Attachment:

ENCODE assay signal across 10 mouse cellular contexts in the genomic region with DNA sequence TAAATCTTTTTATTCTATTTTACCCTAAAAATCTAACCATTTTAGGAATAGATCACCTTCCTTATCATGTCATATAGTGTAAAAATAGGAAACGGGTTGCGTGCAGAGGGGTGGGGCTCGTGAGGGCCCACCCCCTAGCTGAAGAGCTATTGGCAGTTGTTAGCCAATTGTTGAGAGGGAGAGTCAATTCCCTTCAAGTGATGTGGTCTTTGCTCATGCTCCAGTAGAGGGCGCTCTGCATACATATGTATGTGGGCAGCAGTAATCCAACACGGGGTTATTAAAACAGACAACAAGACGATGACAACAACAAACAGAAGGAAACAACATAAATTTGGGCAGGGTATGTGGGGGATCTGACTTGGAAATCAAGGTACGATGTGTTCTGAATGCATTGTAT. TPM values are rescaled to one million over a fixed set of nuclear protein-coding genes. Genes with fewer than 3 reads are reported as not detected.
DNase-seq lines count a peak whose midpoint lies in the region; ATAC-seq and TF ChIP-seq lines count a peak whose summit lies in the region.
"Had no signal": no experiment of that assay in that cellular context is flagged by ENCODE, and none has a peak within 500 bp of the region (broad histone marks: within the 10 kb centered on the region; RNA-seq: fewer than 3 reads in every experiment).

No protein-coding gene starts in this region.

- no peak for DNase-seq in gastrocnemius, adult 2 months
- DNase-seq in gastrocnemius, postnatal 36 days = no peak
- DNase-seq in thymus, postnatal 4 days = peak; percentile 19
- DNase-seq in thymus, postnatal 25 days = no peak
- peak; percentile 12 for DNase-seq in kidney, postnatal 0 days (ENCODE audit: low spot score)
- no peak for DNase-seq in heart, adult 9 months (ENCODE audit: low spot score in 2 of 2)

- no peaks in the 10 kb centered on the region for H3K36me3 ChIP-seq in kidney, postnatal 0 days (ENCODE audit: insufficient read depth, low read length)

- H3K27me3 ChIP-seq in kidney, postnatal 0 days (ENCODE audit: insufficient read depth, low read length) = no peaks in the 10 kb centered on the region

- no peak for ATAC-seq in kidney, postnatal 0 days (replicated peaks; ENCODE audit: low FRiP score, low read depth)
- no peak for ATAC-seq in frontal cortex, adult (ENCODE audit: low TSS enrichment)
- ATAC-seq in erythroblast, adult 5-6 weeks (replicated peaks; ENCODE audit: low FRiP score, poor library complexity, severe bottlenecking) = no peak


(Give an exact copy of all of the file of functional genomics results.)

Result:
ENCODE assay signal across 10 mouse cellular contexts in the genomic region with DNA sequence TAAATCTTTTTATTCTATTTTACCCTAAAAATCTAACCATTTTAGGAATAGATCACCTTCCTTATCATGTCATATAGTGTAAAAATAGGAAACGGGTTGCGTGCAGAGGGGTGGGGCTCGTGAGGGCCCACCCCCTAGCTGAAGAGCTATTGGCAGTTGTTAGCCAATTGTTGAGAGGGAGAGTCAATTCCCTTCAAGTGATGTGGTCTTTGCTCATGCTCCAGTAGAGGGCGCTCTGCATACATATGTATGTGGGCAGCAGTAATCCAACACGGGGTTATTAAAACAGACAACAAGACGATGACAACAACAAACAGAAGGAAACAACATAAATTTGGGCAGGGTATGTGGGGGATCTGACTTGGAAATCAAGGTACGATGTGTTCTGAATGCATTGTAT. TPM values are rescaled to one million over a fixed set of nuclear protein-coding genes. Genes with fewer than 3 reads are reported as not detected.
DNase-seq lines count a peak whose midpoint lies in the region; ATAC-seq and TF ChIP-seq lines count a peak whose summit lies in the region.
"Had no signal": no experiment of that assay in that cellular context is flagged by ENCODE, and none has a peak within 500 bp of the region (broad histone marks: within the 10 kb centered on the region; RNA-seq: fewer than 3 reads in every experiment).

No protein-coding gene starts in this region.

- no peak for DNase-seq in gastrocnemius, adult 2 months
- DNase-seq in gastrocnemius, postnatal 36 days = no peak
- DNase-seq in thymus, postnatal 4 days = peak; percentile 19
- DNase-seq in thymus, postnatal 25 days = no peak
- peak; percentile 12 for DNase-seq in kidney, postnatal 0 days (ENCODE audit: low spot score)
- no peak for DNase-seq in heart, adult 9 months (ENCODE audit: low spot score in 2 of 2)

- no peaks in the 10 kb centered on the region for H3K36me3 ChIP-seq in kidney, postnatal 0 days (ENCODE audit: insufficient read depth, low read length)

- H3K27me3 ChIP-seq in kidney, postnatal 0 days (ENCODE audit: insufficient read depth, low read length) = no peaks in the 10 kb centered on the region

- no peak for ATAC-seq in kidney, postnatal 0 days (replicated peaks; ENCODE audit: low FRiP score, low read depth)
- no peak for ATAC-seq in frontal cortex, adult (ENCODE audit: low TSS enrichment)
- ATAC-seq in erythroblast, adult 5-6 weeks (replicated peaks; ENCODE audit: low FRiP score, poor library complexity, severe bottlenecking) = no peak